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This site will help high school students and teachers find original, independent science research topics and questions that can be done without a professional lab...these can be done in a school lab or even in one's basement! The project ideas and research questions being developed and presented here have been vetted and could lead to true discoveries, and not just finding already known results. See our Welcome message. These are the types of projects that could be done and submitted to high school contests such as the Regeneron Science Talent Search or Siemens Science Competition, and be competitive. If you have an idea to share, or a question about one of the project ideas, contact us at vondracekm@eths202.org.

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Tuesday, December 29, 2015

Piles of Granular materials blown into walls

Topic: Granular Materials

Research Questions:
The primary idea behind this research is to see what the behavior and properties of wind-blown granular materials, such as sand or small beads, when those grains are i) blown from a pile, and ii) when those same grains collide with a wall not far away from the pile. There are numerous specific questions one can address with a system such as this, as listed below.

Try to make observations of how the pile is actually blown away. Do grains begin to be blown off the pile from the side closest to the fan, from the sides, or from the side farthest from the fan? Then, when grains hit the wall, what is the distribution of the grains as they land and begin to pile up again? Are there patterns and consistencies you observe if you do a number of trials? Is there any avalanching on either end of the process?

Materials and Methods Outline:
You will need some sort of fine granular material. This can be sand, small spherical beads of bronze, copper, or other material. You will need some type of fan that can have a focused stream of blown air. Perhaps a hair dryer or shopvac. It is ideal to have something that has multiple options for wind speed.

The other main piece of equipment will be some sort of camera that has video capabilities. Video will be the main method of collecting data and making measurements. The key to making measurements from video is to have a ruler of some type in the video, which can be used to make calibrations within a program such as Tracker or LoggerPro. If you have access to any video hardware with high-speed options, such as on an iPhone 6 or many other cameras (instead of the standard 30 frames per second (fps), some can be turned to 60 fps, 120 fps, 240 fps, or even 480 fps or 1000 fps); note that the clarity and resolution of video gets worse with higher fps values - you will need to experiment with the settings to get the optimal balance for frame rate and clarity to get measurements you trust.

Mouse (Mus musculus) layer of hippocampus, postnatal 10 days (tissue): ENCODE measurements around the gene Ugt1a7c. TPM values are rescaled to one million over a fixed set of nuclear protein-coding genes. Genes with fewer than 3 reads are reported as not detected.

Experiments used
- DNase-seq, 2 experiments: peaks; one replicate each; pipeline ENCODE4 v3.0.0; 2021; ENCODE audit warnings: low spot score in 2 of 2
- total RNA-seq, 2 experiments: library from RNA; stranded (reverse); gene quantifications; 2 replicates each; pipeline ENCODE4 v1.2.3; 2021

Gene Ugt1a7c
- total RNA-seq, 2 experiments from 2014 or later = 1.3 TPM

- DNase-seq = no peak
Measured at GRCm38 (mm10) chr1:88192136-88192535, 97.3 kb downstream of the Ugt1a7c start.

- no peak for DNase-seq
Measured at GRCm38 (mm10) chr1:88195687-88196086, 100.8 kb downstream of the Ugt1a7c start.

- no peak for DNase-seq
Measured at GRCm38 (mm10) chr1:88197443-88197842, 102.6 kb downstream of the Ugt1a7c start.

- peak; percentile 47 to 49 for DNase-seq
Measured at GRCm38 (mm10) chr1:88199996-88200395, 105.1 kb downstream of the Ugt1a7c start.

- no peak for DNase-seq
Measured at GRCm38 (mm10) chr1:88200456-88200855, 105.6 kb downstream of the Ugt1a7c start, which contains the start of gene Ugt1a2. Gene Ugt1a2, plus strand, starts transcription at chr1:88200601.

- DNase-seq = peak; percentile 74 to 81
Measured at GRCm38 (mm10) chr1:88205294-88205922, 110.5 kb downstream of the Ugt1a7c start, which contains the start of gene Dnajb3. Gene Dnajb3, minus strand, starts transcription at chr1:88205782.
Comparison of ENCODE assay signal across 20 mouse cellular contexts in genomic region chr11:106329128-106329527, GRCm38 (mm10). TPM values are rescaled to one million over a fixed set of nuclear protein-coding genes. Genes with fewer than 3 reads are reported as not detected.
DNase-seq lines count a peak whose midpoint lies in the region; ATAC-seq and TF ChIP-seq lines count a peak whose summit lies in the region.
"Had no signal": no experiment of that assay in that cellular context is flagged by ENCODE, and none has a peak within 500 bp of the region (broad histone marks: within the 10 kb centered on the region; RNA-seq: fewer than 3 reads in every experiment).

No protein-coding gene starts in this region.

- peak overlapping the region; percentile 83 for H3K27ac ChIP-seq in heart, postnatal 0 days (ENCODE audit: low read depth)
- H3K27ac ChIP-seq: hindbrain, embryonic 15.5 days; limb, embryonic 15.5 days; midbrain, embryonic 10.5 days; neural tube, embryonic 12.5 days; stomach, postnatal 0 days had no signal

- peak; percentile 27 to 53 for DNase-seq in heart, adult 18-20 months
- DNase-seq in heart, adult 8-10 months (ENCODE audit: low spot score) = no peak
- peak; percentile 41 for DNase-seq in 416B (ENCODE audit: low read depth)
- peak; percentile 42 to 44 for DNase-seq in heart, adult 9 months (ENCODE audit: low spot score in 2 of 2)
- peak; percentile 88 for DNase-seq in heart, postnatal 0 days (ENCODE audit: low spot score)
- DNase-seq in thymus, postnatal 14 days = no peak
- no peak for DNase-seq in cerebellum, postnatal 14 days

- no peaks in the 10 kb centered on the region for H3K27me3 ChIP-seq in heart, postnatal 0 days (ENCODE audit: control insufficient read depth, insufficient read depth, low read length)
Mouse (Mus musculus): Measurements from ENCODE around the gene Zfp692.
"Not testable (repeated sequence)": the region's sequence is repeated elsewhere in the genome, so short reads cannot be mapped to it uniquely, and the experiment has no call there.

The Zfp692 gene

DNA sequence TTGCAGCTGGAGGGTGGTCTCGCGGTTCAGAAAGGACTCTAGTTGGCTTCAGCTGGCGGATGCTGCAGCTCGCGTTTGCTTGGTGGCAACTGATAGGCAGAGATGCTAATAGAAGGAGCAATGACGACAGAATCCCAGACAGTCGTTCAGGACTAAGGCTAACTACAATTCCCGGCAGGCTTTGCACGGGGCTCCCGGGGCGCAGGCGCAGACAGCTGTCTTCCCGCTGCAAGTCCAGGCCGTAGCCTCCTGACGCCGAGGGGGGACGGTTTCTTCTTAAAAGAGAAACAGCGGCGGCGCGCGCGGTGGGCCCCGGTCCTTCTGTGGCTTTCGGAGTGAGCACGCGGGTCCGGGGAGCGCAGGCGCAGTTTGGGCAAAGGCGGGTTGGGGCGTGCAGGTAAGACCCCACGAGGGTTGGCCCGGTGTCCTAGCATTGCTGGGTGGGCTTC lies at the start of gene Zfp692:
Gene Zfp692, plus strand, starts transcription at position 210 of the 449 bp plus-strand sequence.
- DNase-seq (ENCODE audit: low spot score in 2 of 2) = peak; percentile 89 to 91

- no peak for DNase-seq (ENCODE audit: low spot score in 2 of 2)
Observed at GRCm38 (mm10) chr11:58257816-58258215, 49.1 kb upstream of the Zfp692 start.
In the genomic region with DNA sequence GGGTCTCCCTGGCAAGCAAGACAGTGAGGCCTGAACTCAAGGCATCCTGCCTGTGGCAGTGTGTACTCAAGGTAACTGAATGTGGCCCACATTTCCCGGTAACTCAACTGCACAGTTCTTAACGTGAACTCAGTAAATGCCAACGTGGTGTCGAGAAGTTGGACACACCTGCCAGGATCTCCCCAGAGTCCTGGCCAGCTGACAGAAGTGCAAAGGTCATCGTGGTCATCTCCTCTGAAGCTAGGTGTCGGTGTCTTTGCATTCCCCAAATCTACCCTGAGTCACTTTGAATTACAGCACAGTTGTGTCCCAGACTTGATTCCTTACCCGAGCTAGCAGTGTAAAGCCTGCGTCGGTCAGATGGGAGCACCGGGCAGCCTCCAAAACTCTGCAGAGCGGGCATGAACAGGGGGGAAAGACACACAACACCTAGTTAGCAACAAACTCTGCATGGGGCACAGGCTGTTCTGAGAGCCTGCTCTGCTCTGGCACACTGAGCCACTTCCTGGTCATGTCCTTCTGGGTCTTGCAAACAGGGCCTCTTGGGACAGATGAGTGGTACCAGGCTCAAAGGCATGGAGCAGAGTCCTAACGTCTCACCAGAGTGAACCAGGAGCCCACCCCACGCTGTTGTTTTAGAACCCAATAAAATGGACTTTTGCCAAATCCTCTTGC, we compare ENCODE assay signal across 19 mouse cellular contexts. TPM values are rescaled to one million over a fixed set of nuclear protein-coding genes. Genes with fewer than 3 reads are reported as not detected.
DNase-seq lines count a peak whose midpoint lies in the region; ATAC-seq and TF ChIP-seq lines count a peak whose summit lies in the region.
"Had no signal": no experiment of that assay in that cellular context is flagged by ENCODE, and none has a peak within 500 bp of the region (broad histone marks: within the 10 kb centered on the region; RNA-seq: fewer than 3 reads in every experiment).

Specific Research Questions can include:
  • Decomposition of pile as a function of airspeed from the fan or hair dryer/blower
  • How does changing the angle of airstream as it hits the pile affect decomposition?
  • The height of the pile
  • The diameter of the pile
  • The slope of the pile
  • The size of the grains making up the pile
  • If the pile is a random mix of two or more sizes of grains
  • If there is a small pile of one size grain, buried below another size grain
  • Effect of different sized, shaped obstacles between wind source and granular pile
  • What are the characteristics of any pile formed at the wall?
  • Any difference(s) between a straight wall and a curved wall?
  • What happens if the wall is tilted at difference angles? 
  • Change the material of the wall (coefficient of restitution between grain and wall)
  • How does the pile change as a function of distance between the pile and the wall?
  • What is there are two piles side by side?
  • What if a second pile is in between the first pile and the wall? 
  • If two different grains are used, is there any segregation and/or stratification in the pile that is formed? 
  • Is there avalanching of any kind on either side of the original pile(s)? In the formed pile at the wall?
  • Instead of symmetric pile (more coned shaped), what is the pile is a ramp with a flat end? Try piles of different geometric shapes.

Related articles and links in the literature (if you do not have access to an article, email us at vondracekm@eths202.org):

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